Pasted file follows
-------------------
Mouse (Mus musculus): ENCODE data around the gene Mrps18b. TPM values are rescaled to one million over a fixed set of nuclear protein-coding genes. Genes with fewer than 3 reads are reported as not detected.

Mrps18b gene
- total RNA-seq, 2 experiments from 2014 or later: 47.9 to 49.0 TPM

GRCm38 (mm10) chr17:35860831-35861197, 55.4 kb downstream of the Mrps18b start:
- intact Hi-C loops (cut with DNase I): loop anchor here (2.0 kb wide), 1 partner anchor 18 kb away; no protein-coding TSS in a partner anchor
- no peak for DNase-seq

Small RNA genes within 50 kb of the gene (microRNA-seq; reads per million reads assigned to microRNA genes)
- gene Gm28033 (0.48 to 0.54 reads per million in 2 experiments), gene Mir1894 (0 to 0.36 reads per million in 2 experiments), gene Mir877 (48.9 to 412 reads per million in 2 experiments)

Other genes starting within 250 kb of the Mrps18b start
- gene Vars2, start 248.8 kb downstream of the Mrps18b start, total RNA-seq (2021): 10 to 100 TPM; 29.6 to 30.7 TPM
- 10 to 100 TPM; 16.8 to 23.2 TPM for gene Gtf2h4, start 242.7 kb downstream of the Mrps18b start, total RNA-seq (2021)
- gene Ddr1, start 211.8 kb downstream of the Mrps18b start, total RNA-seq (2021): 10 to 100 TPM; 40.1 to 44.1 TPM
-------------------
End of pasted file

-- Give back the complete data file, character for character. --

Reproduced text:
Mouse (Mus musculus): ENCODE data around the gene Mrps18b. TPM values are rescaled to one million over a fixed set of nuclear protein-coding genes. Genes with fewer than 3 reads are reported as not detected.

Mrps18b gene
- total RNA-seq, 2 experiments from 2014 or later: 47.9 to 49.0 TPM

GRCm38 (mm10) chr17:35860831-35861197, 55.4 kb downstream of the Mrps18b start:
- intact Hi-C loops (cut with DNase I): loop anchor here (2.0 kb wide), 1 partner anchor 18 kb away; no protein-coding TSS in a partner anchor
- no peak for DNase-seq

Small RNA genes within 50 kb of the gene (microRNA-seq; reads per million reads assigned to microRNA genes)
- gene Gm28033 (0.48 to 0.54 reads per million in 2 experiments), gene Mir1894 (0 to 0.36 reads per million in 2 experiments), gene Mir877 (48.9 to 412 reads per million in 2 experiments)

Other genes starting within 250 kb of the Mrps18b start
- gene Vars2, start 248.8 kb downstream of the Mrps18b start, total RNA-seq (2021): 10 to 100 TPM; 29.6 to 30.7 TPM
- 10 to 100 TPM; 16.8 to 23.2 TPM for gene Gtf2h4, start 242.7 kb downstream of the Mrps18b start, total RNA-seq (2021)
- gene Ddr1, start 211.8 kb downstream of the Mrps18b start, total RNA-seq (2021): 10 to 100 TPM; 40.1 to 44.1 TPM